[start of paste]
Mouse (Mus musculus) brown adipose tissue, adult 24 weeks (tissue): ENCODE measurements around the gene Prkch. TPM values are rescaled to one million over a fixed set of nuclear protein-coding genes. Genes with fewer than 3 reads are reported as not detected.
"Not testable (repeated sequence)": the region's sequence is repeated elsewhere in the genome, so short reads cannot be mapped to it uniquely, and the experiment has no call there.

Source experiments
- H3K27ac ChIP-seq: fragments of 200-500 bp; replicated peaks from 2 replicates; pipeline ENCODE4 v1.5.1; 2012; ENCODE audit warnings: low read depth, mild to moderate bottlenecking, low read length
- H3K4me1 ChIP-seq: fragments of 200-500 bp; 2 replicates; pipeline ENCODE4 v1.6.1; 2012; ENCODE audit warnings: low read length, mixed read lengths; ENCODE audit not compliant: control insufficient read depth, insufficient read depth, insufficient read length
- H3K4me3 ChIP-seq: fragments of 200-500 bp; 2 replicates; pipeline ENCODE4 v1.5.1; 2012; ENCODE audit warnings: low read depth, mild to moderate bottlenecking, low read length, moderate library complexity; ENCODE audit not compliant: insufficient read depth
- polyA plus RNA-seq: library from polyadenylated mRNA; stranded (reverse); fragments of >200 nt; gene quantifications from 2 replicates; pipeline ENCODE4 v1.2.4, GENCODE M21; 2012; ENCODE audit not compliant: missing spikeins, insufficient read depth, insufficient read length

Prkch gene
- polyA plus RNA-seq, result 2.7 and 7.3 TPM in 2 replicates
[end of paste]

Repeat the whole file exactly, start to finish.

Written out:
Mouse (Mus musculus) brown adipose tissue, adult 24 weeks (tissue): ENCODE measurements around the gene Prkch. TPM values are rescaled to one million over a fixed set of nuclear protein-coding genes. Genes with fewer than 3 reads are reported as not detected.
"Not testable (repeated sequence)": the region's sequence is repeated elsewhere in the genome, so short reads cannot be mapped to it uniquely, and the experiment has no call there.

Source experiments
- H3K27ac ChIP-seq: fragments of 200-500 bp; replicated peaks from 2 replicates; pipeline ENCODE4 v1.5.1; 2012; ENCODE audit warnings: low read depth, mild to moderate bottlenecking, low read length
- H3K4me1 ChIP-seq: fragments of 200-500 bp; 2 replicates; pipeline ENCODE4 v1.6.1; 2012; ENCODE audit warnings: low read length, mixed read lengths; ENCODE audit not compliant: control insufficient read depth, insufficient read depth, insufficient read length
- H3K4me3 ChIP-seq: fragments of 200-500 bp; 2 replicates; pipeline ENCODE4 v1.5.1; 2012; ENCODE audit warnings: low read depth, mild to moderate bottlenecking, low read length, moderate library complexity; ENCODE audit not compliant: insufficient read depth
- polyA plus RNA-seq: library from polyadenylated mRNA; stranded (reverse); fragments of >200 nt; gene quantifications from 2 replicates; pipeline ENCODE4 v1.2.4, GENCODE M21; 2012; ENCODE audit not compliant: missing spikeins, insufficient read depth, insufficient read length

Prkch gene
- polyA plus RNA-seq, result 2.7 and 7.3 TPM in 2 replicates